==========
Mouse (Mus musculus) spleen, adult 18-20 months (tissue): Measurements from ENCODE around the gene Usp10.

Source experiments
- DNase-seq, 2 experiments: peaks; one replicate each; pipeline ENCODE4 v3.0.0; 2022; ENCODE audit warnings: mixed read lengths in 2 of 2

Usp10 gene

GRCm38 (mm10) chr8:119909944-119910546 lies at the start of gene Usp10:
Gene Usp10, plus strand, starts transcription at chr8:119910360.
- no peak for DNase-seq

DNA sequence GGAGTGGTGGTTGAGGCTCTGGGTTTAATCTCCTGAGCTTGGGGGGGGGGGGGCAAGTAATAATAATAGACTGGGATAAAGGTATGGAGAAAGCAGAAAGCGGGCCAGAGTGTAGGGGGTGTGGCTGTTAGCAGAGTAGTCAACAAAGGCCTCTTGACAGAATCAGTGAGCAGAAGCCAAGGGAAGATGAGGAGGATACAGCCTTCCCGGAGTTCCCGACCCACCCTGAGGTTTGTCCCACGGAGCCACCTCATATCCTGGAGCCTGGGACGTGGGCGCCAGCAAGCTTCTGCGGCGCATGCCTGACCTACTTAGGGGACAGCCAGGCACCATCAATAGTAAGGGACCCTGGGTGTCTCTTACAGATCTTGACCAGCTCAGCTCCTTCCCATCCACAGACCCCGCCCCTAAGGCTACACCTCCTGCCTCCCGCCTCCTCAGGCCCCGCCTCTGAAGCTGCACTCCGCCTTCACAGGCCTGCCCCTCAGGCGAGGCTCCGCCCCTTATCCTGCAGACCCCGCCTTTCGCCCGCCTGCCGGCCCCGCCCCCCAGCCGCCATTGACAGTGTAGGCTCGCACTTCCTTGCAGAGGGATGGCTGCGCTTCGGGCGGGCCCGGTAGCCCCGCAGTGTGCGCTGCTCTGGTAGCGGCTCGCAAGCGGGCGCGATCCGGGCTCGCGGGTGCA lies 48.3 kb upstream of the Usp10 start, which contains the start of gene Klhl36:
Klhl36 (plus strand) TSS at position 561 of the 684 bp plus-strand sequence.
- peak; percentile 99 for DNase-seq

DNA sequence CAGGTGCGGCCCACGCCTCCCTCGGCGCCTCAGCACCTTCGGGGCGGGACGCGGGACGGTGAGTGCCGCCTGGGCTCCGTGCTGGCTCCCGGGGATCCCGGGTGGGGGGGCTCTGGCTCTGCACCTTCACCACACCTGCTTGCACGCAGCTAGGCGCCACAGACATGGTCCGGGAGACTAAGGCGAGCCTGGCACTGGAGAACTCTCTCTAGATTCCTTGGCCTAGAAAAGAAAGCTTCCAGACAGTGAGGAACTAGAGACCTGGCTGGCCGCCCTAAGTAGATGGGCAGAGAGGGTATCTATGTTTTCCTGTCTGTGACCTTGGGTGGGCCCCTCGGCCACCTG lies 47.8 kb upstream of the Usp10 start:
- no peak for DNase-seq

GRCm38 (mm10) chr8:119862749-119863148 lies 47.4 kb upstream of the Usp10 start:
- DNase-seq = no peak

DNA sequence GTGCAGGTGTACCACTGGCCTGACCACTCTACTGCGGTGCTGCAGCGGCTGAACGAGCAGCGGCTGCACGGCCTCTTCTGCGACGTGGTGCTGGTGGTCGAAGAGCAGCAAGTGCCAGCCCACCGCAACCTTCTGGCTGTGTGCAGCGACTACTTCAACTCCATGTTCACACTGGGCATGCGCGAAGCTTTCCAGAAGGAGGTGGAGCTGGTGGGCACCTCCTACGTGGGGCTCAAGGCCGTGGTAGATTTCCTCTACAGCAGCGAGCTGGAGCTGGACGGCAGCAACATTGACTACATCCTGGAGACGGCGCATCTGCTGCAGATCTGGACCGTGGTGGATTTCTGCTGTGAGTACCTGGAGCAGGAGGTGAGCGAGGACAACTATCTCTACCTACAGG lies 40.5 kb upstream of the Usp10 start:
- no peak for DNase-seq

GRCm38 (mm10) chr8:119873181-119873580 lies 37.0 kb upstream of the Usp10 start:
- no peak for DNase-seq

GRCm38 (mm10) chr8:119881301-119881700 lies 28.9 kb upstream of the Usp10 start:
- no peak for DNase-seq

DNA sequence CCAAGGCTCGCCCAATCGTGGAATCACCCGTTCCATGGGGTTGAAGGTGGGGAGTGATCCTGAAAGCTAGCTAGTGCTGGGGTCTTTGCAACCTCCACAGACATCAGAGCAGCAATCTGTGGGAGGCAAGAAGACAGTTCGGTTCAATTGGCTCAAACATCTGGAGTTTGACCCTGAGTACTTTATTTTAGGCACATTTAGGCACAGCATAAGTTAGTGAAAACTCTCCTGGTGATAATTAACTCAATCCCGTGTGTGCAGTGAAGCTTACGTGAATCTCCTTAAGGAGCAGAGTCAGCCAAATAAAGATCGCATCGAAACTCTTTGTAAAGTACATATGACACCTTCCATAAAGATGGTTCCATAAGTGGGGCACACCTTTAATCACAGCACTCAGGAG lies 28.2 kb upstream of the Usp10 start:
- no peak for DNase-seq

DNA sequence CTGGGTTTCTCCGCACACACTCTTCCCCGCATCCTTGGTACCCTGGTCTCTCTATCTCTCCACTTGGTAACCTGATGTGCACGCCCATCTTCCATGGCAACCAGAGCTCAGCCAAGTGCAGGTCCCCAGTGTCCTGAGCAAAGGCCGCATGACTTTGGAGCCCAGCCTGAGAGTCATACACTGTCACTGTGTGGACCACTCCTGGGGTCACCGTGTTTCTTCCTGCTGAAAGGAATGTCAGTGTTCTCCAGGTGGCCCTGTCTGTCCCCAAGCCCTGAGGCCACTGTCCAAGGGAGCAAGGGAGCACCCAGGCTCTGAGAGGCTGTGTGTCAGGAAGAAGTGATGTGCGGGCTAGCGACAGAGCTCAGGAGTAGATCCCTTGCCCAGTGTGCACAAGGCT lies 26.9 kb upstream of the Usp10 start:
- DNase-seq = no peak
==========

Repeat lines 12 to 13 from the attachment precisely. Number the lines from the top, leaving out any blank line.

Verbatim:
- no peak for DNase-seq

GRCm38 (mm10) chr8:119862749-119863148 lies 47.4 kb upstream of the Usp10 start: